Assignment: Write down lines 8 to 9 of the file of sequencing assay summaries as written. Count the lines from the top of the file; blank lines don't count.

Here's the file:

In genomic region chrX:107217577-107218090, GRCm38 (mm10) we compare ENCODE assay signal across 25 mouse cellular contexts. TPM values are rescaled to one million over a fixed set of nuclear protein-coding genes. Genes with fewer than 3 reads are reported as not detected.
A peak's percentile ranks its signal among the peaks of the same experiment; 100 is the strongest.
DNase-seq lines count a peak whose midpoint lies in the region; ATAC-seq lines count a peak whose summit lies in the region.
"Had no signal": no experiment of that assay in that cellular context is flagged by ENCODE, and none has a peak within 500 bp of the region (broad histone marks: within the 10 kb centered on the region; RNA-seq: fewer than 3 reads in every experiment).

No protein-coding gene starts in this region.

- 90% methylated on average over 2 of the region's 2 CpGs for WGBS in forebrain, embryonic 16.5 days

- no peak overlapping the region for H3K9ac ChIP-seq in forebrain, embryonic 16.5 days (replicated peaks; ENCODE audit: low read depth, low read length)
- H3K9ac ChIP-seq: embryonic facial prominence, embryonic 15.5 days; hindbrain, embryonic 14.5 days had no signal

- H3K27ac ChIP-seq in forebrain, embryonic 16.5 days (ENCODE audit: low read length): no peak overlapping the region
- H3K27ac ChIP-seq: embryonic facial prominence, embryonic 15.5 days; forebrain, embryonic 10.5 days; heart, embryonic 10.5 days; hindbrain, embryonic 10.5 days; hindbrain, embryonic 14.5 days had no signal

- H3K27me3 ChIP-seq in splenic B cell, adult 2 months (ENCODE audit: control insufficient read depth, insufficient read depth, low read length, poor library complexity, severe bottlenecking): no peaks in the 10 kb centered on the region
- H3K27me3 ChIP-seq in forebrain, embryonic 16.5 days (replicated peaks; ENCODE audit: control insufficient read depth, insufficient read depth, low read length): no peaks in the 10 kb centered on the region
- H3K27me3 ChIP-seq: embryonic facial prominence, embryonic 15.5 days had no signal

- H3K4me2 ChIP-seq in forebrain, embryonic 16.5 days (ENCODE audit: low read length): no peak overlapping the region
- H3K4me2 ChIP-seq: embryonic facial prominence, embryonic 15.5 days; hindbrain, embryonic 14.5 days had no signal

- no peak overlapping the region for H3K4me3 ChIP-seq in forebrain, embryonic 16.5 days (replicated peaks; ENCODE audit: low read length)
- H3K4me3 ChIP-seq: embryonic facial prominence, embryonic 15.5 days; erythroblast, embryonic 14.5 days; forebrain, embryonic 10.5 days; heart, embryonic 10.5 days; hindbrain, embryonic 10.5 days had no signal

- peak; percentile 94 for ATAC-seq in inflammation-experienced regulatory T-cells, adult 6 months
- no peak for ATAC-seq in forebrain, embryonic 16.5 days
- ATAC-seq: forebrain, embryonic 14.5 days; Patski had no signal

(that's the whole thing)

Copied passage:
- H3K9ac ChIP-seq: embryonic facial prominence, embryonic 15.5 days; hindbrain, embryonic 14.5 days had no signal

- H3K27ac ChIP-seq in forebrain, embryonic 16.5 days (ENCODE audit: low read length): no peak overlapping the region